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      Impact of Hypertension on Cognitive Function : A Scientific Statement From the American Heart Association

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          Abstract

          Background

          Age-related dementia, most commonly caused by Alzheimer disease or cerebrovascular factors (vascular dementia), is a major public health threat. Chronic arterial hypertension is a well-established risk factor for both types of dementia, but the link between hypertension and its treatment and cognition remains poorly understood. In this scientific statement, a multidisciplinary team of experts examines the impact of hypertension on cognition to assess the state of the knowledge, to identify gaps, and to provide future directions.

          Methods

          Authors with relevant expertise were selected to contribute to this statement in accordance with the American Heart Association conflict-of-interest management policy. Panel members were assigned topics relevant to their areas of expertise, reviewed the literature, and summarized the available data.

          Results

          Hypertension disrupts the structure and function of cerebral blood vessels, leads to ischemic damage of white matter regions critical for cognitive function, and may promote Alzheimer pathology. There is strong evidence of a deleterious influence of midlife hypertension on late-life cognitive function, but the cognitive impact of late-life hypertension is less clear. Observational studies demonstrated a cumulative effect of hypertension on cerebrovascular damage, but evidence from clinical trials that antihypertensive treatment improves cognition is not conclusive.

          Conclusions

          After carefully reviewing the literature, the group concluded that there were insufficient data to make evidence-based recommendations. However, judicious treatment of hypertension, taking into account goals of care and individual characteristics (eg, age and comorbidities), seems justified to safeguard vascular health and, as a consequence, brain health.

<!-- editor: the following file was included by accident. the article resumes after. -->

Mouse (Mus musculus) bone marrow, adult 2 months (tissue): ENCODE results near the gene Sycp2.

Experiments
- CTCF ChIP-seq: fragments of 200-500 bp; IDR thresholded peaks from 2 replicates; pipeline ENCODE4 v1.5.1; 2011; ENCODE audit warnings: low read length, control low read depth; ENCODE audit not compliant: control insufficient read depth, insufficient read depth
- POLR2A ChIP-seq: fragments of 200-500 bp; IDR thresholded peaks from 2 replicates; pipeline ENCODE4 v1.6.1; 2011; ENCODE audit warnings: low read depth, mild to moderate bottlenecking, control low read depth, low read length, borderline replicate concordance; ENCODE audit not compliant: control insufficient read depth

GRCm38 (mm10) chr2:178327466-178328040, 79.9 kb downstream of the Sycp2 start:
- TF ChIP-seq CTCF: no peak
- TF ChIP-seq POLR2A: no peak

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          Author and article information

          Journal
          7906255
          4217
          Hypertension
          Hypertension
          Hypertension (Dallas, Tex. : 1979)
          0194-911X
          1524-4563
          15 February 2017
          10 October 2016
          December 2016
          22 March 2017
          : 68
          : 6
          : e67-e94
          Article
          PMC5361411 PMC5361411 5361411 nihpa852058
          10.1161/HYP.0000000000000053
          5361411
          27977393
          e70387e6-e236-45f8-a26d-9829c9535bb5

          Permissions: Multiple copies, modification, alteration, enhancement, and/or distribution of this document are not permitted without the express permission of the American Heart Association. Instructions for obtaining permission are located at http://www.heart.org/HEARTORG/General/Copyright-Permission-Guidelines_UCM_300404_Article.jsp. A link to the “Copyright Permissions Request Form” appears on the right side of the page.

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          Categories
          Article

          AHA Scientific Statements,Alzheimer disease,biomarkers,blood pressure,clinical trials,neuroimaging,therapy,vascular cognitive impairment

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